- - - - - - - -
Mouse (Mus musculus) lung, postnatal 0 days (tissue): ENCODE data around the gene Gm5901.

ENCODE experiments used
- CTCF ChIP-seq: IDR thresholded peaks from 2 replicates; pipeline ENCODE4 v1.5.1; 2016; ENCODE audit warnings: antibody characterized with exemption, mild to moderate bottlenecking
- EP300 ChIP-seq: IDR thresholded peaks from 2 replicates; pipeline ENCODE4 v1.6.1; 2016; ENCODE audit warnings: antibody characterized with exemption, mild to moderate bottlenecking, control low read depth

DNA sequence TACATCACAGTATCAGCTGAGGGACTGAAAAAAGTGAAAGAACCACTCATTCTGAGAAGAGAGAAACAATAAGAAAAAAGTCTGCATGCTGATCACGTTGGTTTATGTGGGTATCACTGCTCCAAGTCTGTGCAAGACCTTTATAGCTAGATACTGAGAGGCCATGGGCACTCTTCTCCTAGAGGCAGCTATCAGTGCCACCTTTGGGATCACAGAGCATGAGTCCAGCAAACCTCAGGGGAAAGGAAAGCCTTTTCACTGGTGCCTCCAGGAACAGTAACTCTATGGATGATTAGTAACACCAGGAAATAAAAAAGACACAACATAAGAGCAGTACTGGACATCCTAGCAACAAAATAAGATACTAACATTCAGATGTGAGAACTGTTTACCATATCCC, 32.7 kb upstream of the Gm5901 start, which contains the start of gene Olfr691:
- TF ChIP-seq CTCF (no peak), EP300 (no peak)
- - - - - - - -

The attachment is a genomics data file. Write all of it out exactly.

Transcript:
Mouse (Mus musculus) lung, postnatal 0 days (tissue): ENCODE data around the gene Gm5901.

ENCODE experiments used
- CTCF ChIP-seq: IDR thresholded peaks from 2 replicates; pipeline ENCODE4 v1.5.1; 2016; ENCODE audit warnings: antibody characterized with exemption, mild to moderate bottlenecking
- EP300 ChIP-seq: IDR thresholded peaks from 2 replicates; pipeline ENCODE4 v1.6.1; 2016; ENCODE audit warnings: antibody characterized with exemption, mild to moderate bottlenecking, control low read depth

DNA sequence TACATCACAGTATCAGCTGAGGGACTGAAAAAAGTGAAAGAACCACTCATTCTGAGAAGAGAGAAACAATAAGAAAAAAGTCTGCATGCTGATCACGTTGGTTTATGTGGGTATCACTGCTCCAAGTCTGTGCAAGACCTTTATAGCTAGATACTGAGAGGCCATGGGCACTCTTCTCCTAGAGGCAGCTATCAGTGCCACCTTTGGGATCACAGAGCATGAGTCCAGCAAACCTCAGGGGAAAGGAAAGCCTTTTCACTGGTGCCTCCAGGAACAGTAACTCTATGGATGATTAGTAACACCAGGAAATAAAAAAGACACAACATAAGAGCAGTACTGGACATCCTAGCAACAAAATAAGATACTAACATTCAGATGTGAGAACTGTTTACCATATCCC, 32.7 kb upstream of the Gm5901 start, which contains the start of gene Olfr691:
- TF ChIP-seq CTCF (no peak), EP300 (no peak)